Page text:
Purpose To describe the profile and associations of anisometropia and aniso-astigmatism in a population-based sample of children MethodsThe NICER (Northern Ireland Childhood Errors of Refraction) study used a stratified random cluster design to recruit a representative sample of children from schools in NI. Examinations included cycloplegic (1% cyclopentolate) autorefraction and measures of axial length, anterior chamber depth and corneal curvature. ² tests were used to assess variations in the prevalence of anisometropia and aniso-astigmatism by age-group, with logistic regression used to compare odds of anisometropia and aniso-astigmatism with refractive status (myopia, emmetropia, hyperopia). Mann Whitney U-test was used to examine inter-ocular differences in ocular biometry. ResultsData from 661 white children aged 12-13 years (50.5% male) and 389 white children aged 6-7 years (49.6% male) are presented. The prevalence of anisometropia ≥1DS did not differ statistically significantly between 6-7-year-old (8.5%, 95% CIs 3.9-13.1) and 12-13-year-old children (9.4%, 95% CIs 5.9-12.9). The prevalence of aniso-astigmatism ≥1DC did not vary statistically significantly between 6-7-year-old (7.7%, 95% CIs 4.3-11.2) and 12-13-year-old children (5.6%, 95% CIs 0.5-8.1). Anisometropia and aniso-astigmatism were more common in 12-13-year children with hyperopia ≥+2DS. Anisometropic eyes had greater axial length asymmetry than non-anisometropic eyes; aniso-astigmatic eyes were more asymmetric in axial length and corneal astigmatism than eyes without aniso-astigmatism.ConclusionsIn this population there is a high prevalence of axial anisometropia and corneal/axial aniso-astigmatism, associated with hyperopia but whether these relations are causal is unclear. Further work is required to clarify the developmental mechanism behind these associations.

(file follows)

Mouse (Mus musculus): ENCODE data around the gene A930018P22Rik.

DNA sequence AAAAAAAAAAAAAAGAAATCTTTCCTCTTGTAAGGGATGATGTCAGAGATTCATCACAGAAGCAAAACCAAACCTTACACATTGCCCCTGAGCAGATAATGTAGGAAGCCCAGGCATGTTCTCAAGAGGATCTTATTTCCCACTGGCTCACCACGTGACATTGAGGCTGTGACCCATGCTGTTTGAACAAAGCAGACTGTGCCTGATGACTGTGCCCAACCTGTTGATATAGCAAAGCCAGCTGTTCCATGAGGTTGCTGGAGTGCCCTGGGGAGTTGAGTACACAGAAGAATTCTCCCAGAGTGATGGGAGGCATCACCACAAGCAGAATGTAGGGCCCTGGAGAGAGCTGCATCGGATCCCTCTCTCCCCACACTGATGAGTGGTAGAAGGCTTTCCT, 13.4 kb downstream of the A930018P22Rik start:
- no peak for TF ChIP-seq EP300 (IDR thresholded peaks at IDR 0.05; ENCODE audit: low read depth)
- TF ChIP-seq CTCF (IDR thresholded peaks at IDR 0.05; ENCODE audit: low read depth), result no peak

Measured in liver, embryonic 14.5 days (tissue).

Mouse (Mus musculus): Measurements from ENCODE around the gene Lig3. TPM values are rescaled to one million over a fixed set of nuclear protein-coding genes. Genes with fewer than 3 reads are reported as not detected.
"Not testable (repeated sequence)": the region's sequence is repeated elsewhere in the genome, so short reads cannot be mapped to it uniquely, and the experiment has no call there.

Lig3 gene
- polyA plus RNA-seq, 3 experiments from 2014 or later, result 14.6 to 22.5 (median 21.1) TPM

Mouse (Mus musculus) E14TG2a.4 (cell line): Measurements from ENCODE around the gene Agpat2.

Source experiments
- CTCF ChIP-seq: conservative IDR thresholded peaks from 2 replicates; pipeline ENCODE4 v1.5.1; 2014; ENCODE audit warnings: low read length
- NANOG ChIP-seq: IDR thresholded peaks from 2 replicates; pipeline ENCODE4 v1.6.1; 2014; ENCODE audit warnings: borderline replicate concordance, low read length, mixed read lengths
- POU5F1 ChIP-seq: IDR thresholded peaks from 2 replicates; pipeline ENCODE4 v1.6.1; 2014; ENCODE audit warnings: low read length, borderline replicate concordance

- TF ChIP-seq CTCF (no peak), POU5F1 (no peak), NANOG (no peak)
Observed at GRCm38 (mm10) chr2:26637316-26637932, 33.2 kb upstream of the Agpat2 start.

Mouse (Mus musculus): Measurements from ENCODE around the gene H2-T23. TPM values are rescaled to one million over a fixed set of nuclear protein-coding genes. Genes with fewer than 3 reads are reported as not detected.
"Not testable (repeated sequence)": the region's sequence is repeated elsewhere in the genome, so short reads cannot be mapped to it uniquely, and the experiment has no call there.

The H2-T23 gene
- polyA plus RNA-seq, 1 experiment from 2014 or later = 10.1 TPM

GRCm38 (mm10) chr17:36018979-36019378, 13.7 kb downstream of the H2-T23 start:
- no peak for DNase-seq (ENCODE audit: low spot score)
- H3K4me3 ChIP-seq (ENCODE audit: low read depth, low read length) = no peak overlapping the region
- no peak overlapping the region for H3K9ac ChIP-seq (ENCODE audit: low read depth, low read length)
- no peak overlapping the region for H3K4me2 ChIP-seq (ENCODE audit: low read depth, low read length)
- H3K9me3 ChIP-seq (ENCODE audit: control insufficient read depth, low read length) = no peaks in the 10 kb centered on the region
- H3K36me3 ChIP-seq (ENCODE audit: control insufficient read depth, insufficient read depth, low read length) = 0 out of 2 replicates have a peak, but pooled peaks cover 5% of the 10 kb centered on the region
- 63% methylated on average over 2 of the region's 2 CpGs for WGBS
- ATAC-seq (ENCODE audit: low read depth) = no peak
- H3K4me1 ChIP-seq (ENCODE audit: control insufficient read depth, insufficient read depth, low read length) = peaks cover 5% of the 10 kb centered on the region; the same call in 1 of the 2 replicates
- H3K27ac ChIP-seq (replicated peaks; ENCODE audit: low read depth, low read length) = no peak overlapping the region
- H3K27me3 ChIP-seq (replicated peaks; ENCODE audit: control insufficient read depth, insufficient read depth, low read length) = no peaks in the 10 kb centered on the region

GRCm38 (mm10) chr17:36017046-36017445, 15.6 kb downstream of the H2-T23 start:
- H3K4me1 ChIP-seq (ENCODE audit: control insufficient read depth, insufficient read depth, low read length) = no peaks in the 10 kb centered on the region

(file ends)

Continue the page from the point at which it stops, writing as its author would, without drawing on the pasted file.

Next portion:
O'Donoghue, L., McClelland, JF., Logan, NS., Rudnicka, AR., Owen, CG., & Saunders, KJ. (2012). Profile of anisometropia and aniso-astigmatism in children: prevalence and association with age, ocular biometric measures and refractive status. Investigative Ophthalmology and Visual Science, 54(1), 602-608. https://doi.org/10.1167/iovs.12-11066